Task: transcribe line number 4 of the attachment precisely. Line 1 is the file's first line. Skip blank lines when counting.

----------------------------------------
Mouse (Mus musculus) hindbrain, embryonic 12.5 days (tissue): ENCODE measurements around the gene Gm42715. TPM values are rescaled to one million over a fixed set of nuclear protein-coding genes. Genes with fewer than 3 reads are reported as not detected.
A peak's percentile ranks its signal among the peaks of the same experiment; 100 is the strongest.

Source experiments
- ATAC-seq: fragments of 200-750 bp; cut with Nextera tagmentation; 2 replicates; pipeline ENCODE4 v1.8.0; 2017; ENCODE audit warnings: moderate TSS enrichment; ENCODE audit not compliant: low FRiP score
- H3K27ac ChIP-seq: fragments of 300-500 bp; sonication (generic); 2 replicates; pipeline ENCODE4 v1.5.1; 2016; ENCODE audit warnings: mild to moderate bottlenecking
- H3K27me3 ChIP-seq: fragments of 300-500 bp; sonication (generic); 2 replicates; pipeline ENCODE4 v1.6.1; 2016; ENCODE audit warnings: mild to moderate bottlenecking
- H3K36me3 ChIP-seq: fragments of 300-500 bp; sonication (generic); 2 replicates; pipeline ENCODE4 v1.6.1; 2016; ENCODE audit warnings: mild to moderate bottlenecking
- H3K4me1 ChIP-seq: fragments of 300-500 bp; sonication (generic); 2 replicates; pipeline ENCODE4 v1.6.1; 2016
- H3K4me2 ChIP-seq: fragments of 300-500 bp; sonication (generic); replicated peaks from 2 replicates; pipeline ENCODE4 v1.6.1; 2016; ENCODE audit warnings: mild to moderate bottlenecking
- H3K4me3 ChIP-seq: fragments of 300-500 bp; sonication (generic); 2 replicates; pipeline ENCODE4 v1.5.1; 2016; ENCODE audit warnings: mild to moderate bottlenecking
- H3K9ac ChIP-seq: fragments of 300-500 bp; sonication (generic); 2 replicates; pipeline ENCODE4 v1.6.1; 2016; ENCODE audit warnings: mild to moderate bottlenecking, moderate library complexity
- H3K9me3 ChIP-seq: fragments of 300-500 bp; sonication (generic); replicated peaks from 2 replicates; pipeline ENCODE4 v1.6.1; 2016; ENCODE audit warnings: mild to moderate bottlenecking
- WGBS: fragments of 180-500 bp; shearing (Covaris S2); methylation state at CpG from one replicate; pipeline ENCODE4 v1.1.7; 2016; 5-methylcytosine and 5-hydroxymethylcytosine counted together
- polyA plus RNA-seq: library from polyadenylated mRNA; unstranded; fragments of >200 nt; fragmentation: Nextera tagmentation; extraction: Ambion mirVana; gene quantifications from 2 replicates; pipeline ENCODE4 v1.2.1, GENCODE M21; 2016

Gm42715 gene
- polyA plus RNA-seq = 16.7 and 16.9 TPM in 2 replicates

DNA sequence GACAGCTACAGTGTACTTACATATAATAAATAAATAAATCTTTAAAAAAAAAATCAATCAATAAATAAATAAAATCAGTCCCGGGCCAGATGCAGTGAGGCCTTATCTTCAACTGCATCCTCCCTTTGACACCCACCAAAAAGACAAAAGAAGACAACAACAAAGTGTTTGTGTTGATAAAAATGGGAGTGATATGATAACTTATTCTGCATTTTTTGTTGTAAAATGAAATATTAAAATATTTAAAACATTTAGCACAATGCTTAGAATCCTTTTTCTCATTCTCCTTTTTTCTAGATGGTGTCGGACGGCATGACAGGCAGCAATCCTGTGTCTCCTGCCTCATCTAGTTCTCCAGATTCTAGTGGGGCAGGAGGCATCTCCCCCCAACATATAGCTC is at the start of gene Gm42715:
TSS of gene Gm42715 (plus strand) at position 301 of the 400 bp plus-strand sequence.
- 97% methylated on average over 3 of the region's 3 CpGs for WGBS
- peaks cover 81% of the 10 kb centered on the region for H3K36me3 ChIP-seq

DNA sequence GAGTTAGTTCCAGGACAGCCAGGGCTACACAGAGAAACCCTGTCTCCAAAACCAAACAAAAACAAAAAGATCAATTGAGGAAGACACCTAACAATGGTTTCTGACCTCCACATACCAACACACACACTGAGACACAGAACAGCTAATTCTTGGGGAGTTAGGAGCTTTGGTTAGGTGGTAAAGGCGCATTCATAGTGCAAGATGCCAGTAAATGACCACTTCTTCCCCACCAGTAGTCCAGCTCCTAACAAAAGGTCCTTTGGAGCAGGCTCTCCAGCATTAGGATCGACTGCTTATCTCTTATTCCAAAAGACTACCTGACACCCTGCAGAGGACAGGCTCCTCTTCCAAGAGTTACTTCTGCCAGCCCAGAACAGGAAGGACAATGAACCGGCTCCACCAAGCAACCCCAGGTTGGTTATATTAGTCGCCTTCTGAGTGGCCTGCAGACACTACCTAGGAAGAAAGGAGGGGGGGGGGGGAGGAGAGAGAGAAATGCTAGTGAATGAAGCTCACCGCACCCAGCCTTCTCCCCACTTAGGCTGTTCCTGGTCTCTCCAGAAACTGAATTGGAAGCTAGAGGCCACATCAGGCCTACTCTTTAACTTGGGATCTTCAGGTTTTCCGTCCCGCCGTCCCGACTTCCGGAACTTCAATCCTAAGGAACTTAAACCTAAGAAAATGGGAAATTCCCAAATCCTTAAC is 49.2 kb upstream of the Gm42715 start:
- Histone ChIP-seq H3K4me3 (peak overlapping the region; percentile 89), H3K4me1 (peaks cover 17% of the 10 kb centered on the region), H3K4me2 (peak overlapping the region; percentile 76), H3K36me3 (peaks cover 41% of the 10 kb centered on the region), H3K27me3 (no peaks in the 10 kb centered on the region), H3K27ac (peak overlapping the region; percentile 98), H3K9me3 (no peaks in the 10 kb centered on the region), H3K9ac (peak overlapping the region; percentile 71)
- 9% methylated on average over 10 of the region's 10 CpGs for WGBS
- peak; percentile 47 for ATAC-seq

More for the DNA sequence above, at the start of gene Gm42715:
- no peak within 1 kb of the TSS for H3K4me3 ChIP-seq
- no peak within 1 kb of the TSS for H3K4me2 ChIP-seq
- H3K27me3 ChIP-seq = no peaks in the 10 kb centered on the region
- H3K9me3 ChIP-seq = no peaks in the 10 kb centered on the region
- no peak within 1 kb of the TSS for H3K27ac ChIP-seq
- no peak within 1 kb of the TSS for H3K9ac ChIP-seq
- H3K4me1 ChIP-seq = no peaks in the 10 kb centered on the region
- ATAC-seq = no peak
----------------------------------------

- ATAC-seq: fragments of 200-750 bp; cut with Nextera tagmentation; 2 replicates; pipeline ENCODE4 v1.8.0; 2017; ENCODE audit warnings: moderate TSS enrichment; ENCODE audit not compliant: low FRiP score